Using AI to extract insights from millions of multifamily housing reviews
Online user reviews are a key source of information in many industries and can impact both consumer and business decisions. This is no different in real estate, where tenant reviews of the properties in which they reside uncover valuable information about the residence experience. JLL Technologies asked whether we can extract useful information from this data to help our clients better understand a property they would like to sell, purchase, or refinance.
Online tenant reviews are typically a few dozen to hundreds of words long. However, with the rapid growth in the number of reviews—and given the hundreds of thousands of multifamily residences, manually analyzing the large number of reviews to gain insight is often impractical. In fact, some properties have thousands of reviews themselves, and comparing to similar assets, a common task in commercial real estate, would necessitate days of reading.
Motivated by the potential value contained in tenant reviews and the need for automation to extract this information, we asked whether modern AI techniques could be used to gain insights. We first collected 5.5 million online tenant reviews covering the entire United States. This dataset, which had reviews dating back to 2001 and covered nearly 100,000 properties, was obviously large. In fact, it contained more than half a billion words and was approximately 15% the size of Wikipedia.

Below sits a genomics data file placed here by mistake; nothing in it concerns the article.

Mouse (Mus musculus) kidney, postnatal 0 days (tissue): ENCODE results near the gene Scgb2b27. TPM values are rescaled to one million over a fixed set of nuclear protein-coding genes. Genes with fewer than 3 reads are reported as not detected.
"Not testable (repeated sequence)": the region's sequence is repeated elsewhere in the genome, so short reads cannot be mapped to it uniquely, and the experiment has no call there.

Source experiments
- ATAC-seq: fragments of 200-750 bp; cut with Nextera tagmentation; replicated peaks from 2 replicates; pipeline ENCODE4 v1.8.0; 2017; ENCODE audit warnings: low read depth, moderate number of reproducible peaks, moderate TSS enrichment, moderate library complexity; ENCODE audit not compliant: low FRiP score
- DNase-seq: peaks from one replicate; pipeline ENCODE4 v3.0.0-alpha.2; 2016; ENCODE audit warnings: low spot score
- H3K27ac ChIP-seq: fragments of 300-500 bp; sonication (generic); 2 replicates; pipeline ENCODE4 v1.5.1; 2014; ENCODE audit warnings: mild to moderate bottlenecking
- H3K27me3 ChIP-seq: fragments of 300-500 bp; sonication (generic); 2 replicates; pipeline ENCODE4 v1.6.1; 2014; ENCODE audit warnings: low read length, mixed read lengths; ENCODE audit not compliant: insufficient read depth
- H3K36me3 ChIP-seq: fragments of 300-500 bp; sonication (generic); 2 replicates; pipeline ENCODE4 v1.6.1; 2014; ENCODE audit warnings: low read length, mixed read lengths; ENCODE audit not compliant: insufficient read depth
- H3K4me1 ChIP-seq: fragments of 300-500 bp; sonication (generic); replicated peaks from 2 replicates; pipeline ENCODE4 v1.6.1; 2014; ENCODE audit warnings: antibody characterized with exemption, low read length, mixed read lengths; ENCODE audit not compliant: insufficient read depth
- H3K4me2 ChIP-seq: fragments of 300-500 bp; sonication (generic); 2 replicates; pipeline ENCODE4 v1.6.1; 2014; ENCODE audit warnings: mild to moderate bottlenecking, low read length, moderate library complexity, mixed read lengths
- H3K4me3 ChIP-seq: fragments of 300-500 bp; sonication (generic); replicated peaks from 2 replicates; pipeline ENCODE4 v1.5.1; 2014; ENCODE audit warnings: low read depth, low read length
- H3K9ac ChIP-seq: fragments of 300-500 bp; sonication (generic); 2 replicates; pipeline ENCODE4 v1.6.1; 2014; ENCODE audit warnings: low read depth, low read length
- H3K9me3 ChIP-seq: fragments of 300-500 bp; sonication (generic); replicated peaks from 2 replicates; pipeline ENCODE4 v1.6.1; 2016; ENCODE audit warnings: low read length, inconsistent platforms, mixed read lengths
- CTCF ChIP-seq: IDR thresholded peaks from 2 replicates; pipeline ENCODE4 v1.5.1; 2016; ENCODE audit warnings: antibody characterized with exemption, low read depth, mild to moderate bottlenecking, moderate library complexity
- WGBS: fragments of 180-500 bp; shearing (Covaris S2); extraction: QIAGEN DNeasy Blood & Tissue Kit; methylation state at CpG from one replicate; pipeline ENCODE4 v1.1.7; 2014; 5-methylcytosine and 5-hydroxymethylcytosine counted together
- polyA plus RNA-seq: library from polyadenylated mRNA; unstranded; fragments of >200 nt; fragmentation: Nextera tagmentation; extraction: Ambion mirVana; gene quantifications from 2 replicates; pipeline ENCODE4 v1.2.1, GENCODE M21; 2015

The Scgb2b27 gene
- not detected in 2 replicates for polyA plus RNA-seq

Given this large textual dataset, or corpus in scientific terms, what kind of information should we try to extract? We collaborated with real estate experts at our company to answer this question. Through a series of interviews, the real estate domain experts highlighted the importance of detecting quality of life issues, especially ones that are costly or difficult to remedy. For example, reducing crime levels in a property’s vicinity is generally beyond the capability of a particular owner or management group – yet this has a major influence on the attractiveness of a property for a prospective buyer (or tenant for that matter). Ultimately, we settled on four specific quality of life issues:
• Crime: Is there severe crime at or near the property?
• Noise: Is there regular noise nuisance and/or are there thin walls?
• Parking: Is there limited or insufficient parking?
• Pests: Is there a recurrent presence of pest burden (roaches, mice)?
Before applying AI techniques, specifically deep learning models, we created a small human-annotated dataset of 0.1% of the reviews to enable model training, and more importantly, evaluation of results. To do so, we randomly sampled thousands of reviews and performed crowdsourced labeling using up to nine human labelers per review. The labelers received detailed instructions beforehand and the final review labels were chosen by a majority vote. 83% of reviews were labeled identically by all labelers, whereas the majority vote was needed in the 17% of cases that did not have full consensus.